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, 31 (17), 2778-84

Polyester: Simulating RNA-seq Datasets With Differential Transcript Expression

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Polyester: Simulating RNA-seq Datasets With Differential Transcript Expression

Alyssa C Frazee et al. Bioinformatics.

Abstract

Motivation: Statistical methods development for differential expression analysis of RNA sequencing (RNA-seq) requires software tools to assess accuracy and error rate control. Since true differential expression status is often unknown in experimental datasets, artificially constructed datasets must be utilized, either by generating costly spike-in experiments or by simulating RNA-seq data.

Results: Polyester is an R package designed to simulate RNA-seq data, beginning with an experimental design and ending with collections of RNA-seq reads. Its main advantage is the ability to simulate reads indicating isoform-level differential expression across biological replicates for a variety of experimental designs. Data generated by Polyester is a reasonable approximation to real RNA-seq data and standard differential expression workflows can recover differential expression set in the simulation by the user.

Availability and implementation: Polyester is freely available from Bioconductor (http://bioconductor.org/).

Contact: jtleek@gmail.com

Supplementary information: Supplementary data are available at Bioinformatics online.

Figures

Fig. 1.
Fig. 1.
Fragment length distributions available in Polyester. The skewed curve shows the fragment length distribution for selected sequencing reads from the GEUVADIS RNA-seq dataset; the other curve shows a normal distribution with mean 250 and SD 25. These two fragment length models are built into the simulator; users can also supply their own
Fig. 2.
Fig. 2.
Example error model available in Polyester. Empirical error model derived from TruSeq SBS Kit v5-GA chemistry, using Illumina Genome Analyzer IIx, for mate 1 of a paired-end read. Separate panels are shown for each possible true reference nucleotide. Each panel illustrates the probability (y axis) of mis-sequencing that reference nucleotide in a given read position (x axis) as any of the three other nucleotides, or as an ‘N’ (indicating an ‘unknown’ nucleotide in the read). As expected, error probabilities increase toward the end of the read. Other error models, including the model for mate 2 of the read on this protocol, are illustrated in Supplementary Figures S3–S7. If these error models are not suitable, custom error models can be estimated from any set of aligned sequencing reads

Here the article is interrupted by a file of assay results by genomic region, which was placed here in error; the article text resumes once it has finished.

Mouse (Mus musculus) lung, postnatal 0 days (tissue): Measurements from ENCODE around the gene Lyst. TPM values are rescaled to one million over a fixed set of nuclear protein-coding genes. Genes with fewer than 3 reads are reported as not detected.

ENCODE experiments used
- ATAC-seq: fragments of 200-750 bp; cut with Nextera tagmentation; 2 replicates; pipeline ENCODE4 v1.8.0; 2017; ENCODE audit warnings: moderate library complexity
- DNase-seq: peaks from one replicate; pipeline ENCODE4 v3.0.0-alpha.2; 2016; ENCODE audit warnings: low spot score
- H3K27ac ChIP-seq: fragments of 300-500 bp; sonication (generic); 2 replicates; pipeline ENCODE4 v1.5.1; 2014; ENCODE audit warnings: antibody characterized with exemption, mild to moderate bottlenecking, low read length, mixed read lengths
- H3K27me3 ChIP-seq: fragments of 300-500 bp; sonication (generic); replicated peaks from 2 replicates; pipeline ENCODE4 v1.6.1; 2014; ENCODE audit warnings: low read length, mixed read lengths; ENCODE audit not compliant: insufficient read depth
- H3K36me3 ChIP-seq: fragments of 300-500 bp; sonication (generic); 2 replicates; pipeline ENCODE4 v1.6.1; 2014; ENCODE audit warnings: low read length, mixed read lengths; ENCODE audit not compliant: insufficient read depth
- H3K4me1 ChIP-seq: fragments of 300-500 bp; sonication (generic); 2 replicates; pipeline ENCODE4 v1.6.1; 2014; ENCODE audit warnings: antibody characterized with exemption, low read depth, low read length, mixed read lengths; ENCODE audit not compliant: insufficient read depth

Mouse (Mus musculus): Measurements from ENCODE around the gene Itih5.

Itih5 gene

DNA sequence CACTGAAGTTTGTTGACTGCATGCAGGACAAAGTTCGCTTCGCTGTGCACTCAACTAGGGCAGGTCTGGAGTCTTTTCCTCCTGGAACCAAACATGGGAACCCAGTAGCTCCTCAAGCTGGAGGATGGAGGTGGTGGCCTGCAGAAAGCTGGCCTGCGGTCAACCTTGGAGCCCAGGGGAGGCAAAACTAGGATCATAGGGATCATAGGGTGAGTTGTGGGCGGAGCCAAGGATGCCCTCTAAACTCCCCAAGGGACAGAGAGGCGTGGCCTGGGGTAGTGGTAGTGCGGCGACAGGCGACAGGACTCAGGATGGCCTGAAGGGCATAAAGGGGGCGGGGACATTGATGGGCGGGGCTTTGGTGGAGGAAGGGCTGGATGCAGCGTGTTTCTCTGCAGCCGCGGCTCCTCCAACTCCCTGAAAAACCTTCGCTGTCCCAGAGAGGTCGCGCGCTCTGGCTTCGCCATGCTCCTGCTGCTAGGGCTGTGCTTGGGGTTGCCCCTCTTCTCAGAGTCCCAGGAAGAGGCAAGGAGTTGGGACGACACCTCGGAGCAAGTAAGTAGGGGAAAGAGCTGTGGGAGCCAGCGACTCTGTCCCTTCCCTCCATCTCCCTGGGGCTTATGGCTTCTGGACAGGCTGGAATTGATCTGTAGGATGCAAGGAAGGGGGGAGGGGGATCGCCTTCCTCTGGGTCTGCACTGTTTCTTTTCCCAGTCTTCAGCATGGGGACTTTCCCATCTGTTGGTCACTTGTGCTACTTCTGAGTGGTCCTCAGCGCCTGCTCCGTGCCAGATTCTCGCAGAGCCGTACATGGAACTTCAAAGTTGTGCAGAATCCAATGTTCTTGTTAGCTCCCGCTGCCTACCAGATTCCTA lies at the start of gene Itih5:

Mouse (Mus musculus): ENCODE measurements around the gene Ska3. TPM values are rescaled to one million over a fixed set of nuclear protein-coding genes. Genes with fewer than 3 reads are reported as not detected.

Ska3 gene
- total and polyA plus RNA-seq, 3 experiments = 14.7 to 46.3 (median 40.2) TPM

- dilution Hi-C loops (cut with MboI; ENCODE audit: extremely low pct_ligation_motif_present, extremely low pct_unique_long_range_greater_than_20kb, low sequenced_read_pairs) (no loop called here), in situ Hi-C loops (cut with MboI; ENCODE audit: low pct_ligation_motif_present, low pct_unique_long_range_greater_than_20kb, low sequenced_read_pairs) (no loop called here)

Fig. 3.
Fig. 3.
Coverage comparison to GEUVADIS dataset. We counted the number of reads estimated to have originated from each of these annotated transcripts from gene CD83 (bottom half of figure) in the GEUVADIS RNA-seq dataset, then simulated that same number of reads from each transcript using Polyester and processed those simulated reads. This figure shows the coverage track (y-axis, indicating number of reads with alignments overlapping the specified genomic position) for sample NA06985, reads simulated without positional bias, and read simulated using the rnaf bias model. While the simulated coverage tracks look a bit cleaner than the track from the GEUVADIS dataset, many of the major within-exon coverage patterns are captured in the simulation, especially with the uniform model. For example, both simulations capture the peak at the beginning of the rightmost exon. Note: the dotted line indicates that part of a long intron at that location was not illustrated in this plot
Fig. 4.
Fig. 4.
ROC curves for transcript-level differential expression calls from Polyester datasets. For varying significance (P- or q-value) cutoffs, sensitivity and specificity from the simulation experiments. Differential expression was more difficult to detect under conditions where expression levels were highly variable between replicates, as expected
Fig. 5.
Fig. 5.
Coefficient distributions from differential expression models. Distributions from the high-variance scenario are shown in (a) and from the low-variance scenario are shown in (b). These distributions of estimated log fold changes between the two simulation groups tend to be centered around the values specified at the beginning of the simulation, and there is more variability in the coefficient estimates for high-variance scenario, as expected

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